Burn, Hollywood, Burn
A regular review by John Black


The first ‘IT’ is the highest grossing horror movie ever, far surpassing such classics as Psycho, Alien, Silence of the Lambs and Halloween. This fact is the sand in the arse crack of every true horror fan. It’s like everyone at the table is raving about the filet mignon, when we know what was really dished up was an underdone slab of chuck. Bloody, kind of tasty but not the real deal.

In IT, based on the Stephen King novel, the children of a small US town are terrorised by a demon in the form of a clown. A group of kids known as ‘the loser’s club’ take ‘IT’ on and win. In IT 2, the losers return to the town 27 years later as middle-aged adults. Pennywise the clown has awoken and they must put him to sleep for good this time (franchise opportunities depending).

The film opens with a vicious attack on a gay couple by a white trash posse. The way Stephen King depicts the rube community has always jarred with me. Small-town poor folk are often shown as stupid, and nasty with it. King grew up poor in a small town so I guess he’d know. But could it be that the bookish youth was the target of a scorn that he’s now repaying with interest?

His attitude to Trump voters here would suggest so.

Soon the losers are back together and recovering their traumatic memories of their first encounters with the evil clown. This is where the film gets closest to scary with some good atmospheric set pieces despite the over-reliance on jump scares typical of modern horror films. Bill Skarsgard as Pennywise achieves a rare acting feat, obliterating an iconic performance (Tim Curry in the original TV adaption) and replacing it with his own. Bill Hader (currently starring in the T.V series Barry) is the pick of the losers, convincing as a motor mouth nightclub comic.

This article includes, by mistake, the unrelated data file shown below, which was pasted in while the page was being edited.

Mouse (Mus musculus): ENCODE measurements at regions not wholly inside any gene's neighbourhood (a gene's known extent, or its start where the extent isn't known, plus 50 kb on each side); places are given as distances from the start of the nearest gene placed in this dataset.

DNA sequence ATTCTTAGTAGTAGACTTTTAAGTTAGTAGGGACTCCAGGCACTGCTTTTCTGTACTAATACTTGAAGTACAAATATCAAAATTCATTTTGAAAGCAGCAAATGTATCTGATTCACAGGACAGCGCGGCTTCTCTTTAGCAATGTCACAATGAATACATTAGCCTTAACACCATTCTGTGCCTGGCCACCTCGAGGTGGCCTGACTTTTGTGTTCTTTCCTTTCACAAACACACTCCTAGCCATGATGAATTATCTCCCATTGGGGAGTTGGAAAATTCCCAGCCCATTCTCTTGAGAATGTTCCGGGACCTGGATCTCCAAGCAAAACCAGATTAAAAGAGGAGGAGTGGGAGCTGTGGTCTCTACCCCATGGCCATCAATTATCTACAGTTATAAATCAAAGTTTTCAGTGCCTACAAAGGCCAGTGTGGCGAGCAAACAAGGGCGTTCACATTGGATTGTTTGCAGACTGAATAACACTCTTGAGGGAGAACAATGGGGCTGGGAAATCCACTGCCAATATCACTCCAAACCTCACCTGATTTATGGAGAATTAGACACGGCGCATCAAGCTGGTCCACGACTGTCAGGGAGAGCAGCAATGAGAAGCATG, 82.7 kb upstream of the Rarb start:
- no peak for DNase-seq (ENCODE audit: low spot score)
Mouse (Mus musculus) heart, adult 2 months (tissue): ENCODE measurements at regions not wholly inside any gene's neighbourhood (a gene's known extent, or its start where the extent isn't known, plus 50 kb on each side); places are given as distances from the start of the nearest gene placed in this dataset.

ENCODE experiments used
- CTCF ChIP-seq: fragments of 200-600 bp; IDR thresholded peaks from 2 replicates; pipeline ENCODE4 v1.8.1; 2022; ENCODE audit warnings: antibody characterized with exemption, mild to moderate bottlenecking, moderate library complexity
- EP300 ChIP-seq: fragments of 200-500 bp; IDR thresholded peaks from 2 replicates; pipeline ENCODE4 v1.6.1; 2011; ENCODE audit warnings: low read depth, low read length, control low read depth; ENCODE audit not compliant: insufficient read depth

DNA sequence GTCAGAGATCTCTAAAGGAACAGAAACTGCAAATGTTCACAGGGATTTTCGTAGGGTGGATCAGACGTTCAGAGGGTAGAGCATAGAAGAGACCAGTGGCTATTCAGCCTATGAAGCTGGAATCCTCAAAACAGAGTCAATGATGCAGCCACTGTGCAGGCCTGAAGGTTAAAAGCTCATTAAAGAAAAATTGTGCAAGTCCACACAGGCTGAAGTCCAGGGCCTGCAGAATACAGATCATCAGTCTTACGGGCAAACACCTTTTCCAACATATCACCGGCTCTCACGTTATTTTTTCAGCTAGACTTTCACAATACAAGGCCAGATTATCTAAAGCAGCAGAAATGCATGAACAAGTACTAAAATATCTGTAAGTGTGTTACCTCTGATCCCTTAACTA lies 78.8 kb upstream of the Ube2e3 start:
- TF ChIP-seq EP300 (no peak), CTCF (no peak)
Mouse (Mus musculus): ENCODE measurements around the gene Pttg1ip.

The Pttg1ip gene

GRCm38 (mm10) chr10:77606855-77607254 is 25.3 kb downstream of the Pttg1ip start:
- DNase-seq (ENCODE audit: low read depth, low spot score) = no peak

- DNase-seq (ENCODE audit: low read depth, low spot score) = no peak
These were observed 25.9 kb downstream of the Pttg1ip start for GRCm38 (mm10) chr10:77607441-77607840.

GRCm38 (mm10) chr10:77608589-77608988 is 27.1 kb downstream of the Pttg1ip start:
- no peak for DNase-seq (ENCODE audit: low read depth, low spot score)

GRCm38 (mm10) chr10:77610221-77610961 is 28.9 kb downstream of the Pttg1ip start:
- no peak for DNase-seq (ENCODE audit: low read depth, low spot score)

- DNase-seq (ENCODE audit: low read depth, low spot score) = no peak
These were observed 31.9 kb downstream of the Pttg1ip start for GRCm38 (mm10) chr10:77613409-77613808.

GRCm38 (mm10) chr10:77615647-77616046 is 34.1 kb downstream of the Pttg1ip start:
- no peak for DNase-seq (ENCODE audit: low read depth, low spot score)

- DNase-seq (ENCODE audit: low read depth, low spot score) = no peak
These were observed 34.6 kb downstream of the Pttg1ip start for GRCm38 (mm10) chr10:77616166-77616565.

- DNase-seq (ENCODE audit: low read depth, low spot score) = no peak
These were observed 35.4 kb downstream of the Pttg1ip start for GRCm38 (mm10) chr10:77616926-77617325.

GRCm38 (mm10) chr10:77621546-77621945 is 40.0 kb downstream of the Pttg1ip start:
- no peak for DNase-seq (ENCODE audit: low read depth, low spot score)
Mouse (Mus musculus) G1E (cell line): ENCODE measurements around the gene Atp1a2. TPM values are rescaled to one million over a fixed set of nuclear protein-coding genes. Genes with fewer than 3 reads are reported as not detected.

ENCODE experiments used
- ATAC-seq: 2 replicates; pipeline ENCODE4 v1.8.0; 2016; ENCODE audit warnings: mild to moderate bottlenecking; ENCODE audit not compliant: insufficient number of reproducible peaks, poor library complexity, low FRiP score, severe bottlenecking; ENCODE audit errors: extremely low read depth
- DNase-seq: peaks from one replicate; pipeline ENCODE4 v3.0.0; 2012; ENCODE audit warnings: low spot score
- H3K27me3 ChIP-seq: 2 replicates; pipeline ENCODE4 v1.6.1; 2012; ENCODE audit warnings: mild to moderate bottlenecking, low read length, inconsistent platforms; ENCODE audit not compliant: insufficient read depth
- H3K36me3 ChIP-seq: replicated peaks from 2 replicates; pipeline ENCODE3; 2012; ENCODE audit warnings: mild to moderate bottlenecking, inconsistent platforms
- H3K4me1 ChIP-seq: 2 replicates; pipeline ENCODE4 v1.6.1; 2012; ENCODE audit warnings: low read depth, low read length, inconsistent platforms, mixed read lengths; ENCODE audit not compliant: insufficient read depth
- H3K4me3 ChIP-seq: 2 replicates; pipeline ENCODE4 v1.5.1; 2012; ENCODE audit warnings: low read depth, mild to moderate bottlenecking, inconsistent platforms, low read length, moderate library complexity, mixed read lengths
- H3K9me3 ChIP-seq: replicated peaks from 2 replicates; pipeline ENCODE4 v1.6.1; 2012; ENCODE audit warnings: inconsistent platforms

It’s the comedy that’s the problem. Sometimes humour works in horror, usually when used to lull an audience into complacency before hitting them with the big scare, or relieving the tension after one. But here it works against the movie by occurring in the middle of supposedly scary scenes and muting their impact.

The film looks great and they seemed to have resurrected David Lean’s cinematographer; it’s all slow pans and wide angles. This too manages to work against the film – the story and the fun house frights don’t support such epic treatment.

I thought the first film overpraised due to Gen X critics’ nostalgia for 80s kiddie gang movies (The Goonies, Stand By Me) that it riffs on. In the second I felt more affinity for the mid-life crises of the characters (perhaps because I’m in the middle of my own). In fact I found them more engaging than the scary bits; not what you want in a horror movie.

It all ends in rampant CGI silliness with some vague collectivist hokum of the united-we-stand-divided-we-fall type.

It should have ended sooner.

A good hour sooner.

While I’ve got you here, what is it with Hollywood and long movies? Last month’s ‘Once Upon A Time in Hollywood’ was over two hours forty minutes and this one is even longer. Surely the target market, millennials, are the ones continually swiping away at their phones with attention spans the size of a gnat’s ball sack. Do they really want to spend bum-numbing amounts of time in cinemas?

Perhaps it’s just part of the general lazyfication of society. E-scootering everywhere, Ubering in their dinner – once these guys sit down, they don’t want to get up again for as long as possible.